Nov. 25–Forecasts have the Permian Basin increasing oil production to as much as 5 million barrels a day. in the coming years. The challenge is finding the best way to measure that production and the best ways to complete the wells for optimal production.
“Everyone’s seen on the charts how every four years they double production in the Permian Basin,” said Allen Gilmer, co-founder and executive chairman at Drillinginfo. “Part of that is the zone, but also by being smarter.”
How to be smarter was the topic of a panel discussion at the recent Executive Oil Conference presented by Hart Energy.
Gilmer listed what he called “the four horsemen” of greater production: longer laterals, precise lateral landings, closer stages and greater proppant loading.
“Everyone is looking at how they can lower their dollars,” said said Kumar Ramurthy, director, North American Technology for Halliburton. “Those four horsemen contribute to that. Those are happening in horizontal drilling. If your goal is to maximize capital returns, it may take three or four years to get into development. It will take a scientific approach, it will take the next generation of completion technology.”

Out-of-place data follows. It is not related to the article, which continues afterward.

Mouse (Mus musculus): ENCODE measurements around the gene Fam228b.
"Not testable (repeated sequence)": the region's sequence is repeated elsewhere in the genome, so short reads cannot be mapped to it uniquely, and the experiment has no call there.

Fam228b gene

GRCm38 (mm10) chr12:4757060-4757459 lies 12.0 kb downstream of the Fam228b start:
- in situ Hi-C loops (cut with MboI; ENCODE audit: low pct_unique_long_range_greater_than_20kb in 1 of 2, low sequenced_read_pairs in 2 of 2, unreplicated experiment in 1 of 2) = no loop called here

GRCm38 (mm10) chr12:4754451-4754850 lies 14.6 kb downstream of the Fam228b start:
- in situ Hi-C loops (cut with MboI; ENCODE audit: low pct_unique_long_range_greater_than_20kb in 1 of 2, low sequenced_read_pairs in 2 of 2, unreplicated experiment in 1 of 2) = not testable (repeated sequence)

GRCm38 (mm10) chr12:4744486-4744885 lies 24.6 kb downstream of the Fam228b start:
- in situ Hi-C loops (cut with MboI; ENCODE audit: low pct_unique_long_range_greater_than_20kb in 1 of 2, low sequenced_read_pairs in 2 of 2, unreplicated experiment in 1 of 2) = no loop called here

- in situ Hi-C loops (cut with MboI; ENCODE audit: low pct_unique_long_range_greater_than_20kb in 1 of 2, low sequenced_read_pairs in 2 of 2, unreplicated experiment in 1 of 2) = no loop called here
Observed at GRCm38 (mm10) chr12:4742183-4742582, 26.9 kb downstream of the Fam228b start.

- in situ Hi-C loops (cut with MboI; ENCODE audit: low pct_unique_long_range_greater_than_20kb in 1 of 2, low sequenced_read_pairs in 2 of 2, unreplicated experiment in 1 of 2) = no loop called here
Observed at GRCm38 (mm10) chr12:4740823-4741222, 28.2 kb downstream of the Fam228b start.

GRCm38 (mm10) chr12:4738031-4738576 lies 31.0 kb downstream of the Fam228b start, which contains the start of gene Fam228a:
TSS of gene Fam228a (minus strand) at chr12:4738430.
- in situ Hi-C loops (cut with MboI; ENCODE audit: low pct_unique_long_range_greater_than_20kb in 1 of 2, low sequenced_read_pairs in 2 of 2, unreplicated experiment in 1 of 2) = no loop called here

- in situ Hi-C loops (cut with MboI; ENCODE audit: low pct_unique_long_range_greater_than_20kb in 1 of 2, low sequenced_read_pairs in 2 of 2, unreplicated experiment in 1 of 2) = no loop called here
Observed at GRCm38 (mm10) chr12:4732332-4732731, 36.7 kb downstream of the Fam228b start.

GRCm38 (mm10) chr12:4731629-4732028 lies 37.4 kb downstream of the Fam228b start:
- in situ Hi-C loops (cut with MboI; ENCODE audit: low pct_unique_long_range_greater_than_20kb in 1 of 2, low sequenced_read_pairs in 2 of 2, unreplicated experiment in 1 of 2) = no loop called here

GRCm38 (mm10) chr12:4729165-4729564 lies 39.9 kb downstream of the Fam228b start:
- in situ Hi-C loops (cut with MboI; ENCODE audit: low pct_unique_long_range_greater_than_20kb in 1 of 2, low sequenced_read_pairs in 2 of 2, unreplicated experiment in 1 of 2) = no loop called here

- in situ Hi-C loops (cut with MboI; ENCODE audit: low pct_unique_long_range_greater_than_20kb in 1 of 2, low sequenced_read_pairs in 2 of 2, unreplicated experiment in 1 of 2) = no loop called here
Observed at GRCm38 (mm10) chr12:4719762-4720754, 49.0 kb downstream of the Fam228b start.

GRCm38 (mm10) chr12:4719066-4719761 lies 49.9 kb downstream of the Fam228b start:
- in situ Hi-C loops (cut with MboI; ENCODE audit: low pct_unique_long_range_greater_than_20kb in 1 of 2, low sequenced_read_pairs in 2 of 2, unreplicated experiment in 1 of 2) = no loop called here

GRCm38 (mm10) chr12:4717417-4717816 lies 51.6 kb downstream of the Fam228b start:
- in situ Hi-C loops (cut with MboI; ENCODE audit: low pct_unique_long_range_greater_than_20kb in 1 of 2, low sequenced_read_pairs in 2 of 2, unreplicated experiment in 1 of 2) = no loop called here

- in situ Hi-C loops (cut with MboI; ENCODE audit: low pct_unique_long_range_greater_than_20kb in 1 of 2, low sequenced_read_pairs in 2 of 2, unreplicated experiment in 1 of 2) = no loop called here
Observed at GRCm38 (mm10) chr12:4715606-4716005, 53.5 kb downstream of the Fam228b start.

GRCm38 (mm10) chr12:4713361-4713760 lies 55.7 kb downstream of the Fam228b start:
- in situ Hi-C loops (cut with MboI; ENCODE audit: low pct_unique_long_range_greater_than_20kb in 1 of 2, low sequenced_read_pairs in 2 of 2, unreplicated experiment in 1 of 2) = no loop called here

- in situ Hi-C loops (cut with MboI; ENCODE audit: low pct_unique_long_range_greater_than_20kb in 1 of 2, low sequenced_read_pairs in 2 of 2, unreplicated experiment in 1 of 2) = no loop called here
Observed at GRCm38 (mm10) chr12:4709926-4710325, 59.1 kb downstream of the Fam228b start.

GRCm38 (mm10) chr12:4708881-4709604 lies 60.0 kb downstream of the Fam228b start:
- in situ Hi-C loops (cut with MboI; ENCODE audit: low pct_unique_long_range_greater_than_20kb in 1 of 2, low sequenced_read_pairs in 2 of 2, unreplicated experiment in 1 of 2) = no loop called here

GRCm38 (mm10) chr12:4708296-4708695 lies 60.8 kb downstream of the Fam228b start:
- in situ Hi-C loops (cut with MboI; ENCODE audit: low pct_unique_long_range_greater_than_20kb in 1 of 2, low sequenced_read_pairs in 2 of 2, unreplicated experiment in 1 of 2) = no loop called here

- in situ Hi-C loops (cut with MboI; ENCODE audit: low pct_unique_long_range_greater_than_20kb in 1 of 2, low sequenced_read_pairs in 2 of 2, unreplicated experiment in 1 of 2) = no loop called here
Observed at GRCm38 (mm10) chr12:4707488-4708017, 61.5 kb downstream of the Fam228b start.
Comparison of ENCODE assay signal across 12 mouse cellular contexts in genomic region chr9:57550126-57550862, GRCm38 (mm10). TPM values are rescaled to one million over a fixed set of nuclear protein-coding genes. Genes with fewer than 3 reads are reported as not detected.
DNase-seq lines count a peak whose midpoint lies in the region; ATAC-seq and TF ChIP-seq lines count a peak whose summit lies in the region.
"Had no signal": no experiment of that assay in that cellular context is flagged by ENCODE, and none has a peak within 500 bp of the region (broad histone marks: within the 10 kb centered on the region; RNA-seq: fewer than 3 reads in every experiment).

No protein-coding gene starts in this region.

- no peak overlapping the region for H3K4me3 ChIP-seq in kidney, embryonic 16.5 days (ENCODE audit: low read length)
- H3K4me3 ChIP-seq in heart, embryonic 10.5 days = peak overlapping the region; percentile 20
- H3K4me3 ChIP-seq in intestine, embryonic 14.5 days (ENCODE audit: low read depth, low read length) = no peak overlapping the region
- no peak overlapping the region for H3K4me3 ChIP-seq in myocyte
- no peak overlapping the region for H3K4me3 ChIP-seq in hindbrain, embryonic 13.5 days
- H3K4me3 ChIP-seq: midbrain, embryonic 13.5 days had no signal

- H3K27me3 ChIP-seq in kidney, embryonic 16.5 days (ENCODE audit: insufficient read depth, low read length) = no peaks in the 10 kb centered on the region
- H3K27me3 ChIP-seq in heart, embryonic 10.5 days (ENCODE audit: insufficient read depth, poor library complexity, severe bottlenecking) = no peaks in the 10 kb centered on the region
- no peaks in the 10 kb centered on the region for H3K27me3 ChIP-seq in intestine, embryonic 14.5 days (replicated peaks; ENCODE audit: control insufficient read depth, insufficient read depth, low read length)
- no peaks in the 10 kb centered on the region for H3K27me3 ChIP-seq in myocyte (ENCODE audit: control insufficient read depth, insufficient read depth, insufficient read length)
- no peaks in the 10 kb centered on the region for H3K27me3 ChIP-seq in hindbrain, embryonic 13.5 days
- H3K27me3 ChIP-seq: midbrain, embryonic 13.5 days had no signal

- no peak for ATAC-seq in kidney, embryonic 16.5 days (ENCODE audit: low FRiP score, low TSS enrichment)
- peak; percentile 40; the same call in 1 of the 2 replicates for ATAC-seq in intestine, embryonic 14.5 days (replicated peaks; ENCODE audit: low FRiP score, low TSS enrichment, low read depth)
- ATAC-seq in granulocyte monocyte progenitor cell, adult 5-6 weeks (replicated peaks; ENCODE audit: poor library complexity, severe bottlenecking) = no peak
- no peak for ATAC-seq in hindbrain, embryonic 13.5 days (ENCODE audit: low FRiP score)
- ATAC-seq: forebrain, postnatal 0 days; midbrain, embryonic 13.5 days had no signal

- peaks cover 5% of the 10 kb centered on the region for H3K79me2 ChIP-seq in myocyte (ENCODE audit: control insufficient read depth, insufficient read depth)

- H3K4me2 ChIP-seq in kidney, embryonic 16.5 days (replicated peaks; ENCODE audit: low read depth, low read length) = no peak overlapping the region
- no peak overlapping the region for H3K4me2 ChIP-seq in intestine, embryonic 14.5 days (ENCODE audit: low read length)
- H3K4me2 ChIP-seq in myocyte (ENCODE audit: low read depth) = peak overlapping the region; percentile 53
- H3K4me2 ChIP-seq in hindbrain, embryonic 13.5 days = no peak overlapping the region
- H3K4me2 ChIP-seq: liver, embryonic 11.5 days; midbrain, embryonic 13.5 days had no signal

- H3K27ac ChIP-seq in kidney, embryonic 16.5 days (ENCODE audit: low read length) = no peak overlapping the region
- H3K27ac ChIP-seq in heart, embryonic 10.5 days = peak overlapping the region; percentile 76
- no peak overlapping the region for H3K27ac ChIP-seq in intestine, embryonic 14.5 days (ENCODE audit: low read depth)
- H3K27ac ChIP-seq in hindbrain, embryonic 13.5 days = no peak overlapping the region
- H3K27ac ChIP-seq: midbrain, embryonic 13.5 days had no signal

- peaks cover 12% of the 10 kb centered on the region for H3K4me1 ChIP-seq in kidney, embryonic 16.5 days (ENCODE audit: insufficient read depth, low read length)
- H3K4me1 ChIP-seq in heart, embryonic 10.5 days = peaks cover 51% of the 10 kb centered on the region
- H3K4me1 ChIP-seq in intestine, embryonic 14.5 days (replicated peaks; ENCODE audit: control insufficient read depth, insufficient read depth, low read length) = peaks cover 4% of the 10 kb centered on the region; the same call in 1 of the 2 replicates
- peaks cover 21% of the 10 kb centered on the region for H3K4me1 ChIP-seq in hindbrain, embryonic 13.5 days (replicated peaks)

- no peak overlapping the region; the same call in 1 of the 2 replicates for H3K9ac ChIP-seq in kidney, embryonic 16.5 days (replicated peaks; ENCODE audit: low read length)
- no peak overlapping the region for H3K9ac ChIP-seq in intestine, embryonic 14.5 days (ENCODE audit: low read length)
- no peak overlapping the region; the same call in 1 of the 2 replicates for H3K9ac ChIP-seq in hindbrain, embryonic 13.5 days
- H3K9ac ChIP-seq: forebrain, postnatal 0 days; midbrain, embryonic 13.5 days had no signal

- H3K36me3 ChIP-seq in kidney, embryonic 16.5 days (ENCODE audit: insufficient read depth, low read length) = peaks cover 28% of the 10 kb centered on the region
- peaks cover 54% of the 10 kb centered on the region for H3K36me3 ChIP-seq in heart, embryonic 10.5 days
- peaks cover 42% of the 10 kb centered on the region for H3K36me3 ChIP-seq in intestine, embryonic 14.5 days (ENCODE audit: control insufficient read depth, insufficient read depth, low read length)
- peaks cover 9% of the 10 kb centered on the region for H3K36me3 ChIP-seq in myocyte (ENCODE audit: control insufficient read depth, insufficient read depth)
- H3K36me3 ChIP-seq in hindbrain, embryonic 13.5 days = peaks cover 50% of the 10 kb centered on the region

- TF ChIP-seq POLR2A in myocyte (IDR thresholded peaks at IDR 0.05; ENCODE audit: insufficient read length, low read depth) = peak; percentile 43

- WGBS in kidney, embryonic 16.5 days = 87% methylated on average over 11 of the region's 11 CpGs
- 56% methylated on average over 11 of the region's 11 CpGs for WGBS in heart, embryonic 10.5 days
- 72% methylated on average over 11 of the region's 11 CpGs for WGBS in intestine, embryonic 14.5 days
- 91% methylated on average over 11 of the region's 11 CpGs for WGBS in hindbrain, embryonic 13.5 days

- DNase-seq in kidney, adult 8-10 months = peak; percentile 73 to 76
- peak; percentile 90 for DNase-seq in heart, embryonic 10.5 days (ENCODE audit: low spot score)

In discussing the best way to determine the value of the production, Ramurthy said it’s important to properly measure a well’s potential.
“When a well starts flowing, sometimes you don’t get a real measure of production in 30 days or even 60 days,” he said. “It takes probably six months to a year to truly assess a well. You need at least six months to see if a well is meeting its true potential.”
Phil Webb, chief operating officer with Surge Energy, agreed that a minimum of 90 days of cumulative production is best to establish a financial metric. He said there are also technical metrics for drilling and placing wells on production that must be used to justify the financial metrics.
Gilmer said extrapolating a well’s potential from a 24-hour flow “is the most useless measure.”
With acreage on the eastern side of the Midland Basin — 80,000 continuous acres in Borden and Howard counties — Surge has relied on innovation and technical excellence to succeed, Webb said.
“We’ve drilled 300 wells. We’re quick to innovate, quick to change. We like longer stages but closer clusters,” he said. “We don’t look at individual well performance.”
He said 100 percent of Surge’s wells are completed using regional sand and produced water or a produced water mix. Next year, two-thirds of the company’s development will be cube development — drilling a large number of wells from one drilling pad and using zipper fracs — or fracturing multiple wells on the single pad at the same time, he said.
Webb said it’s too early to write an obituary for independent producers.
“Fixed, rigid thinking on the way to complete wells is not the way to go. We’ll make changes today and evaluate them. If it doesn’t work, we’ll change again. If it works, we’ll do it again,” he said.
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